We wanted to determine the number of cold bolus injections that are necessary for achieving an acceptable level of precision for measuring cardiac index (CI), indexed global end-diastolic volume (GEDVi) and indexed extravascular lung water (EVLWi) by transpulmonary thermodilution.
We included 91 hemodynamically stable patients (age 59 (25% to 75% interquartile range: 39 to 79) years, simplified acute physiologic score (SAPS)II 59 (53 to 65), 56% under norepinephrine) who were monitored by a PiCCO2 device. We performed five successive cold saline (15 mL, 6°C) injections and recorded the measurements of CI, GEDVi and EVLWi.
Considering five boluses, the coefficient of variation (CV, calculated as standard deviation divided by the mean of the five measurements) was 7 (5 to 11)%, 7 (5 to 12)% and 7 (6 to 12)% for CI, GEDVi and EVLWi, respectively. If the results of two bolus injections were averaged, the precision (2 × CV/√ number of boluses) was 10 (7 to 15)%, 10 (7 to 17)% and 8 (7 to 14)% for CI, GEDVi and EVLWi, respectively. If the results of three bolus injections were averaged, the precision dropped below 10%, that is, the cut-off that is generally considered as acceptable (8 (6 to 12)%, 8 (6 to 14)% and 8 (7 to 14)% for CI, GEDVi and EVLWi, respectively). If two injections were performed, the least significant change, that is, the minimal change in value that could be trusted to be significant, was 14 (10 to 21)%, 14 (10 to 24)% and 14 (11 to 23)% for CI, GEDVi and EVLWi, respectively. If three injections were performed, the least significant change was 12 (8 to 17)%, 12 (8 to 19)% and 12 (9 to 19)% for CI, GEDVi and EVLWi, respectively, that is, below the 15% cut-off that is usually considered as clinically relevant.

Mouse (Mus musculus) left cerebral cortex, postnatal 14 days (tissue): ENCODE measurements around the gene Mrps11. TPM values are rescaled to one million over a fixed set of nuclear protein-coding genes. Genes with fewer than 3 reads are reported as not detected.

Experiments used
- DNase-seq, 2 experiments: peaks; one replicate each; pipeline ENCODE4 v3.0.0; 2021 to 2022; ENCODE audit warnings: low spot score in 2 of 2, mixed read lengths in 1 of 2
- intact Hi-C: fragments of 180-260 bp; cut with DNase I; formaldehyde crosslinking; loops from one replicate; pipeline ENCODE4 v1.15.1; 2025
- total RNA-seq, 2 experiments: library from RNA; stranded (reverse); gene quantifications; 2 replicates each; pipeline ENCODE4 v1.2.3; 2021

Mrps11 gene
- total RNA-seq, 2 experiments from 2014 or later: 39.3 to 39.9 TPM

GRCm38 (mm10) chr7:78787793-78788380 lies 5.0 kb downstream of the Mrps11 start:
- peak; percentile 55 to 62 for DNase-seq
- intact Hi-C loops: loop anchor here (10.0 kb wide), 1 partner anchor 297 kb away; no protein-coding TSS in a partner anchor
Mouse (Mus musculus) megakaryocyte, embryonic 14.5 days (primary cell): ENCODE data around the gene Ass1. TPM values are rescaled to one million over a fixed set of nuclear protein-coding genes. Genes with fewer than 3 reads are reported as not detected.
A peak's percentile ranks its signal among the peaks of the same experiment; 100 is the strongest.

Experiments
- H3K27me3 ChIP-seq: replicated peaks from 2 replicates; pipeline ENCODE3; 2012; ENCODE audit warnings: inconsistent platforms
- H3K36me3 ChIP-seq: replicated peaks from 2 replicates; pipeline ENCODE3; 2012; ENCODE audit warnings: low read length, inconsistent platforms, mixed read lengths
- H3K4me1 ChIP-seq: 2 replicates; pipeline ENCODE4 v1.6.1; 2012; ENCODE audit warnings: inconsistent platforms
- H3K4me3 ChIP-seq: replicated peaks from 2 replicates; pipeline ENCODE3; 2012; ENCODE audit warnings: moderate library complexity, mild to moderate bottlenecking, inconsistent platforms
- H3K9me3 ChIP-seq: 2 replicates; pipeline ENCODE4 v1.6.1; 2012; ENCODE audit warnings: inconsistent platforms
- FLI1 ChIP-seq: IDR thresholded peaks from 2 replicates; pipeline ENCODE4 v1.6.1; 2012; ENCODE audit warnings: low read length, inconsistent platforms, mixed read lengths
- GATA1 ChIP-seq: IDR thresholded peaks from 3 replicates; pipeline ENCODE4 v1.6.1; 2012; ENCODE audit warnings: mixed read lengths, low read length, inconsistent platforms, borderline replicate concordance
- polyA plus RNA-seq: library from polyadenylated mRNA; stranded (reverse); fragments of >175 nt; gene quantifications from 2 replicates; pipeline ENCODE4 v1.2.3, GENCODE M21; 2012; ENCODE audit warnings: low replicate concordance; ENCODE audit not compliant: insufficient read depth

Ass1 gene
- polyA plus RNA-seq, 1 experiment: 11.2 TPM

These results support the injection of at least three cold boluses for obtaining an acceptable precision when transpulmonary thermodilution is used for measuring CI, GEDVi and EVLWi.